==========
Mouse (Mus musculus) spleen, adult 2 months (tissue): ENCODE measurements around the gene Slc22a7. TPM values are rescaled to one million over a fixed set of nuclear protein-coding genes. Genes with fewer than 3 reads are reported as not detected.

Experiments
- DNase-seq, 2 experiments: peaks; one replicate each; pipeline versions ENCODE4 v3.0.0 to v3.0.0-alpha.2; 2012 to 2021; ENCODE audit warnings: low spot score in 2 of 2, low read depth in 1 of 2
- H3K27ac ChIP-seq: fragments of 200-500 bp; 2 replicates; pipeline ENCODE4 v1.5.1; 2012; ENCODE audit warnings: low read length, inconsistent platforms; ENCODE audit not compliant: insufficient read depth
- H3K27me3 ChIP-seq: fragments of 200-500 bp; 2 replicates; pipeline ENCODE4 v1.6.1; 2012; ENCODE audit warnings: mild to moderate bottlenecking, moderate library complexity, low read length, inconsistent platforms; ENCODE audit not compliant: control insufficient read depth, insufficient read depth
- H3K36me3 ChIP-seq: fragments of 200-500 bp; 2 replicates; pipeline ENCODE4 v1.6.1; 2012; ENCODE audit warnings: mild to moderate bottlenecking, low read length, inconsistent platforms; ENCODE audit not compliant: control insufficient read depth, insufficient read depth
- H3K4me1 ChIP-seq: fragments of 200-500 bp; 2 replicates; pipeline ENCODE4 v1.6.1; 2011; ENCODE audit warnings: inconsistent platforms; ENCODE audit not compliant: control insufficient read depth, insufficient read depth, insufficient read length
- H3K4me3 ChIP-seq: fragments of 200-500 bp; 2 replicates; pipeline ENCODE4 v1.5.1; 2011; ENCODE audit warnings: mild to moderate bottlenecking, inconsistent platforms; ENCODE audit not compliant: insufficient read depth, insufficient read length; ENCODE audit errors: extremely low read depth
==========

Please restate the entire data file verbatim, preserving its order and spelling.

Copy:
Mouse (Mus musculus) spleen, adult 2 months (tissue): ENCODE measurements around the gene Slc22a7. TPM values are rescaled to one million over a fixed set of nuclear protein-coding genes. Genes with fewer than 3 reads are reported as not detected.

Experiments
- DNase-seq, 2 experiments: peaks; one replicate each; pipeline versions ENCODE4 v3.0.0 to v3.0.0-alpha.2; 2012 to 2021; ENCODE audit warnings: low spot score in 2 of 2, low read depth in 1 of 2
- H3K27ac ChIP-seq: fragments of 200-500 bp; 2 replicates; pipeline ENCODE4 v1.5.1; 2012; ENCODE audit warnings: low read length, inconsistent platforms; ENCODE audit not compliant: insufficient read depth
- H3K27me3 ChIP-seq: fragments of 200-500 bp; 2 replicates; pipeline ENCODE4 v1.6.1; 2012; ENCODE audit warnings: mild to moderate bottlenecking, moderate library complexity, low read length, inconsistent platforms; ENCODE audit not compliant: control insufficient read depth, insufficient read depth
- H3K36me3 ChIP-seq: fragments of 200-500 bp; 2 replicates; pipeline ENCODE4 v1.6.1; 2012; ENCODE audit warnings: mild to moderate bottlenecking, low read length, inconsistent platforms; ENCODE audit not compliant: control insufficient read depth, insufficient read depth
- H3K4me1 ChIP-seq: fragments of 200-500 bp; 2 replicates; pipeline ENCODE4 v1.6.1; 2011; ENCODE audit warnings: inconsistent platforms; ENCODE audit not compliant: control insufficient read depth, insufficient read depth, insufficient read length
- H3K4me3 ChIP-seq: fragments of 200-500 bp; 2 replicates; pipeline ENCODE4 v1.5.1; 2011; ENCODE audit warnings: mild to moderate bottlenecking, inconsistent platforms; ENCODE audit not compliant: insufficient read depth, insufficient read length; ENCODE audit errors: extremely low read depth